Buy Now

Danner Sierra 8” Boot: $340

Danner Sierra 8” Boot

From chasing ringneck pheasants through bluestem grass to hiking over mountains for mule deer, the Danner Sierra is a fantastic versatile boot that comes in women’s sizing.

This three-season boot is wrapped with an inner Gore-Tex liner with 200 grams of Thinsulate Insulation and made in the USA. A gift to last generations, this boot can be re-crafted in the Danner factory once the tread runs out.

Buy Now

The Whitetail Hunter

Sitka Fanatic Jacket: $400

The Fanatic Jacket is by far the top engineered whitetail hunting jacket to wear while in the treestand. This Berber fleece includes a Gore-Tex Windstopper barrier to calm those sharp Midwestern winds that chill down to the bone.

Features in the jacket include specifically mapped out Primaloft Silver Insulation for maximum insulation effect, diagonal zip to block chilling winds, zippered front muff for hand protection from the cold, magnetic range finder pocket, grunt tube pocket, and a safety harness pass-through port.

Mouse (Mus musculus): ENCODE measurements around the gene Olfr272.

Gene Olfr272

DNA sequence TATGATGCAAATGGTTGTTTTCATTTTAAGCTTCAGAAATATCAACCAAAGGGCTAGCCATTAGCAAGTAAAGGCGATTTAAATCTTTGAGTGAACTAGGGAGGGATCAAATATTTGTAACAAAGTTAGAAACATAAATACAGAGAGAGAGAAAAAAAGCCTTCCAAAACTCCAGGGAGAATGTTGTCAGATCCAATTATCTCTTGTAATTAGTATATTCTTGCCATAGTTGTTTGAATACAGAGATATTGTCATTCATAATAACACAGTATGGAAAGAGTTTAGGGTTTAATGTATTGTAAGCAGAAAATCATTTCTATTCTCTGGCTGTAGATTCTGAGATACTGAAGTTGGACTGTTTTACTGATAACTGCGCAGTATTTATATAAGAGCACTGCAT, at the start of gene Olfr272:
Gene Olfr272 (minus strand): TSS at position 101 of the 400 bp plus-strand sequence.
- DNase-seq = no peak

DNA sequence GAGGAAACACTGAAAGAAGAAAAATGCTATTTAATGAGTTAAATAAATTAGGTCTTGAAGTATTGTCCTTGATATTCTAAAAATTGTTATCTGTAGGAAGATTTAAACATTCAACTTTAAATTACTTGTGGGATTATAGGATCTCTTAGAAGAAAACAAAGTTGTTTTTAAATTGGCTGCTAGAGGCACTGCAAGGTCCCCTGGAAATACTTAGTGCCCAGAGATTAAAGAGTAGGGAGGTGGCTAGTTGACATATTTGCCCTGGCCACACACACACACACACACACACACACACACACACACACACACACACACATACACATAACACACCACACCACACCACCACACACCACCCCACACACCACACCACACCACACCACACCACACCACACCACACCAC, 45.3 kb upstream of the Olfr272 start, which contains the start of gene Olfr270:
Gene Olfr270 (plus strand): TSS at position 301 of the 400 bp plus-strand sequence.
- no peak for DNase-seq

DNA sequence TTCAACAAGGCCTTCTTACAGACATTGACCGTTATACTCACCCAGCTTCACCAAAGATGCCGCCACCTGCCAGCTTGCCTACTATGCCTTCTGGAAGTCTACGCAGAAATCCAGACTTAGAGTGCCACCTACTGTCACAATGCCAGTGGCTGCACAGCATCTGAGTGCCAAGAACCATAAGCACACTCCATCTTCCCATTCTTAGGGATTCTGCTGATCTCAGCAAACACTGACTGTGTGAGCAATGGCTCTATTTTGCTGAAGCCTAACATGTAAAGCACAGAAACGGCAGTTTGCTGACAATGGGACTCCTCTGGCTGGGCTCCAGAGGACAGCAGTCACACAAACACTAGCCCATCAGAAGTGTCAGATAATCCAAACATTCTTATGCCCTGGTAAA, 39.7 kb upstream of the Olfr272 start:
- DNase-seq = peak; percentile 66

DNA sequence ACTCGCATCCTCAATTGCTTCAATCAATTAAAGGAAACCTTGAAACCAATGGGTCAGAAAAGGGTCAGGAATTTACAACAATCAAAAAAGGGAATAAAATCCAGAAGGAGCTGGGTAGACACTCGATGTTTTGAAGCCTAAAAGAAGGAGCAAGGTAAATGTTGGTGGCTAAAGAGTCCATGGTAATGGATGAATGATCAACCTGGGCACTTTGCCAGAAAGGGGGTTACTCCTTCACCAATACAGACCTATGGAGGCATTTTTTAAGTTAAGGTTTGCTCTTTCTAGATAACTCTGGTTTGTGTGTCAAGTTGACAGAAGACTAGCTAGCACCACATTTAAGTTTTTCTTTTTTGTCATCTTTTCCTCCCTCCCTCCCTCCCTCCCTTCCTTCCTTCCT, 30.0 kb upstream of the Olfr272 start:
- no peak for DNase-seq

Buy Now

LaCrosse AlphaBurly Pro: $150–$190

alpha burly

Leaving behind no scent trails is a hunter’s ambition while entering hunting areas. The LaCrosse AlphaBurly Pro is a built out, scent-free rubber boot up for the conditions. The boot is available in a variety of colorways and insulation options to match your hunting style.

A thick EVA midsole adds comfort and an embossed liner increases air circulation. The adjustable rear gusset is a finishing touch that lets your foot into the boot without bunching up your pant. The AlphaBurly Pro is available insulation free and up to 1600g for protection in the coldest hunts.

Buy Now

NiteIze INOVA T10R Flashlight: $400

NiteIzeInova T10R Flashlight

Pierce the night more than a quarter-mile away with—count ’em—3,500 lumens of LED light. The rechargeable NiteIze INOVA T10R runs up to six hours on full blast, and 95 hours on low. Besides high and low, it features SOS, strobe, variable dim, and momentary high and strobe modes. Plus it’s shock-, crush-, and water-resistant.

Nearly every hunter needs a flashlight. Stow this in the truck for emergencies, or to light a kill site for game processing.

Buy Now

YETI Rambler 26oz: $30 (holiday sale price)